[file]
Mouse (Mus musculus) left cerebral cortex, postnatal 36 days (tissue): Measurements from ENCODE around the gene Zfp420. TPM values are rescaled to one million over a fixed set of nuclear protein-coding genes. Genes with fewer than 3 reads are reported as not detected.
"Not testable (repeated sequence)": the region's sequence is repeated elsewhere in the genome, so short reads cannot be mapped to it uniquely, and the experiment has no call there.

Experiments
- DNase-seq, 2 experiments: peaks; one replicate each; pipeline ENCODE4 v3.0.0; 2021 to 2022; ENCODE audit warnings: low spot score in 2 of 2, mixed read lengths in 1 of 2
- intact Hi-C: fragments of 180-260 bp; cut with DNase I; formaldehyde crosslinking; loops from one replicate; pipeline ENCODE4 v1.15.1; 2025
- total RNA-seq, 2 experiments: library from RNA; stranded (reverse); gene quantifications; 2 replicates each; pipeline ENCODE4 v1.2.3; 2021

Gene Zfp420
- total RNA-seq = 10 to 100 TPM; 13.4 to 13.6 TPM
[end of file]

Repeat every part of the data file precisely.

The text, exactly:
Mouse (Mus musculus) left cerebral cortex, postnatal 36 days (tissue): Measurements from ENCODE around the gene Zfp420. TPM values are rescaled to one million over a fixed set of nuclear protein-coding genes. Genes with fewer than 3 reads are reported as not detected.
"Not testable (repeated sequence)": the region's sequence is repeated elsewhere in the genome, so short reads cannot be mapped to it uniquely, and the experiment has no call there.

Experiments
- DNase-seq, 2 experiments: peaks; one replicate each; pipeline ENCODE4 v3.0.0; 2021 to 2022; ENCODE audit warnings: low spot score in 2 of 2, mixed read lengths in 1 of 2
- intact Hi-C: fragments of 180-260 bp; cut with DNase I; formaldehyde crosslinking; loops from one replicate; pipeline ENCODE4 v1.15.1; 2025
- total RNA-seq, 2 experiments: library from RNA; stranded (reverse); gene quantifications; 2 replicates each; pipeline ENCODE4 v1.2.3; 2021

Gene Zfp420
- total RNA-seq = 10 to 100 TPM; 13.4 to 13.6 TPM